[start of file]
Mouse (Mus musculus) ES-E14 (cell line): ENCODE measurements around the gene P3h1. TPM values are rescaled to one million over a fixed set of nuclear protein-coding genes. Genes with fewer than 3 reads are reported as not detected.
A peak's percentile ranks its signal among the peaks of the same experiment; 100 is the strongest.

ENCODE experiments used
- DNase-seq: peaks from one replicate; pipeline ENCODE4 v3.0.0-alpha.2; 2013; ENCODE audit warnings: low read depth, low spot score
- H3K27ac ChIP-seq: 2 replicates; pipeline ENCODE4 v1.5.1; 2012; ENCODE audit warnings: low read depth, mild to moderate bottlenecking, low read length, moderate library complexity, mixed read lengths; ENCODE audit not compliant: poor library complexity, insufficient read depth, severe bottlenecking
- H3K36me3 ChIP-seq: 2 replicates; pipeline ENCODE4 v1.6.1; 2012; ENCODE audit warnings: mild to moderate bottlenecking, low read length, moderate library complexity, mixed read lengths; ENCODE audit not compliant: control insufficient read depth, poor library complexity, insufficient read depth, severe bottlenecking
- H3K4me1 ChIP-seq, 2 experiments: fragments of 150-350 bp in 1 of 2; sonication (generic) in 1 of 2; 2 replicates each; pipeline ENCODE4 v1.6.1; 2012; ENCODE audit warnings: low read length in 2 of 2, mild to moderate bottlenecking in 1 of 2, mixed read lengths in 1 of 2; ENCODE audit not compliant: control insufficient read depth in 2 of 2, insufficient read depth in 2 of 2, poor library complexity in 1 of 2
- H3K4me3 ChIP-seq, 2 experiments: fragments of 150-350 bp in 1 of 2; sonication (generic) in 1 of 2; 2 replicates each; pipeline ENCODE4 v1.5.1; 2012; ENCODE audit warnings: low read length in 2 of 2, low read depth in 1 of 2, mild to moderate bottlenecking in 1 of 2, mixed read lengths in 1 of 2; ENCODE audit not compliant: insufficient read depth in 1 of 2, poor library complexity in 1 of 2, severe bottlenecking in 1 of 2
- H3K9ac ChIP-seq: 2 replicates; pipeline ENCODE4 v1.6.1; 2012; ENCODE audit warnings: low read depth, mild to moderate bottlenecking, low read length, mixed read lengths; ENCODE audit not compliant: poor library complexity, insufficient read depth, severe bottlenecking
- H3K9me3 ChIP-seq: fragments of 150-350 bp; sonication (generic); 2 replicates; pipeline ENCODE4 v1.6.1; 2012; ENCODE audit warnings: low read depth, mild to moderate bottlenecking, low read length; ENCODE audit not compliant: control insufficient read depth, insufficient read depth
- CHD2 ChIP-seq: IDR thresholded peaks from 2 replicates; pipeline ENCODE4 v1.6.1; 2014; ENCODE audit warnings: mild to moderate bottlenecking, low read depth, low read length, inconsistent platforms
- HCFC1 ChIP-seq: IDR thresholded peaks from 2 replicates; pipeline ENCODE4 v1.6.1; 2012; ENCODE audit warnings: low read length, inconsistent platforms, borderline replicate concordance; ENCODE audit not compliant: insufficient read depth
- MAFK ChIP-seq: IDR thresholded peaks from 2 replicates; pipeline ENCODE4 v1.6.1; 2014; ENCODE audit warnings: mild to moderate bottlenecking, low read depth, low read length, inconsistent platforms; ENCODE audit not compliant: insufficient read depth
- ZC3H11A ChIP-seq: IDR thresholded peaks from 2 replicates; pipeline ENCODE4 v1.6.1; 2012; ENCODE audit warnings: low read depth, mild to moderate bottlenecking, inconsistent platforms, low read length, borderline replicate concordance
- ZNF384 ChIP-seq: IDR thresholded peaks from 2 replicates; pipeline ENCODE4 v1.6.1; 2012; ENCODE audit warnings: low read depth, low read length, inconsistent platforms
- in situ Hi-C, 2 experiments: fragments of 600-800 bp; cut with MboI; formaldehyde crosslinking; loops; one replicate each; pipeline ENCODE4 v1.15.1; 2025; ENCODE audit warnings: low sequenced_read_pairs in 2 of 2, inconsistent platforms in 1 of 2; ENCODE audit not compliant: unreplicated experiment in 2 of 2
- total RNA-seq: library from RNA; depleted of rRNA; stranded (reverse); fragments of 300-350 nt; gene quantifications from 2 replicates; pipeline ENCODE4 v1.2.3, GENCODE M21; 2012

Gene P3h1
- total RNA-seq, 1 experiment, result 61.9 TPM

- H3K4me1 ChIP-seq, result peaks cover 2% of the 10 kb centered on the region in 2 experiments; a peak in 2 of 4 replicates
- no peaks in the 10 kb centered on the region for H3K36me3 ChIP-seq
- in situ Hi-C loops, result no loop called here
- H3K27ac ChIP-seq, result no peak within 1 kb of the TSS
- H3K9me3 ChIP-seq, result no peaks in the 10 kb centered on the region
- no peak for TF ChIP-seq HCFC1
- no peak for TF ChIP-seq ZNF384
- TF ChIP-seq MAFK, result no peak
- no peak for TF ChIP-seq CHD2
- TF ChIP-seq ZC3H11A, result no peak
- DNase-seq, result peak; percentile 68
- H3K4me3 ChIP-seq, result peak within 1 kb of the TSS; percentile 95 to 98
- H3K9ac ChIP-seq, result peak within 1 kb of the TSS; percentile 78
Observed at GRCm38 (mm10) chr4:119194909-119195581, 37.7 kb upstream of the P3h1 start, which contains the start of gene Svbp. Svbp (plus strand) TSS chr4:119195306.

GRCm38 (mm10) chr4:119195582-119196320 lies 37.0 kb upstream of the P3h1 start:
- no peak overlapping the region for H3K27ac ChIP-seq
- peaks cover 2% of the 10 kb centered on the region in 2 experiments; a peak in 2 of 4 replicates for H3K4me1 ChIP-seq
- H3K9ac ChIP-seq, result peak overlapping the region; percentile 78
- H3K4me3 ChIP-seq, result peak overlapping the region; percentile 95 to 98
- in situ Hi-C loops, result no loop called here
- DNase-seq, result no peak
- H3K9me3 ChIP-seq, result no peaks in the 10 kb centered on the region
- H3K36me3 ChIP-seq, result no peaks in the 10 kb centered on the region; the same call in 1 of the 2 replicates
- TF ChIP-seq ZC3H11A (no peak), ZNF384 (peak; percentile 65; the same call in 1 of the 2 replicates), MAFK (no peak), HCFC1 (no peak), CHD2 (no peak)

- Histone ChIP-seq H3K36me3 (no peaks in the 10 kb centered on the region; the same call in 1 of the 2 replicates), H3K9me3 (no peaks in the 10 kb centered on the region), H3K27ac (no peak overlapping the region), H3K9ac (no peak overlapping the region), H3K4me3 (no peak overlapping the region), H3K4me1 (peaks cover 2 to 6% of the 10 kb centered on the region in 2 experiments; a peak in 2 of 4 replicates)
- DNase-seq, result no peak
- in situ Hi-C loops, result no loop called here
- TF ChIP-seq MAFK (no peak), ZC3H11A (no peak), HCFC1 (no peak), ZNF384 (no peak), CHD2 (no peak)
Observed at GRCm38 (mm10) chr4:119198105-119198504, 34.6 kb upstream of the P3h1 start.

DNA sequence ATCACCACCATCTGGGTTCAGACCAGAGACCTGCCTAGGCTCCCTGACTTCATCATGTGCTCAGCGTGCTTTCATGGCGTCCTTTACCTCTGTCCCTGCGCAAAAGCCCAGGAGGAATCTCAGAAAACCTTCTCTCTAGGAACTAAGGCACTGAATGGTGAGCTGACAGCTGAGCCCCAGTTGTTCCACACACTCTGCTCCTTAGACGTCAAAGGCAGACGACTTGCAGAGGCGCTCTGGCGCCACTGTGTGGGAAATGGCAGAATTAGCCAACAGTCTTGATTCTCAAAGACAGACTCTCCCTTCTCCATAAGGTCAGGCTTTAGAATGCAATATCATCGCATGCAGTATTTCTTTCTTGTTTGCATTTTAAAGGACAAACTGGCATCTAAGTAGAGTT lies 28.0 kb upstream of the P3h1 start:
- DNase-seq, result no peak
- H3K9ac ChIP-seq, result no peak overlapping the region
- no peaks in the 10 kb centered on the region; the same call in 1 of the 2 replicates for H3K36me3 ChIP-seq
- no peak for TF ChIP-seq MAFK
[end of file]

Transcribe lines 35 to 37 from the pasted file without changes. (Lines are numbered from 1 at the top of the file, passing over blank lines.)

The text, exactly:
- no peak overlapping the region for H3K27ac ChIP-seq
- peaks cover 2% of the 10 kb centered on the region in 2 experiments; a peak in 2 of 4 replicates for H3K4me1 ChIP-seq
- H3K9ac ChIP-seq, result peak overlapping the region; percentile 78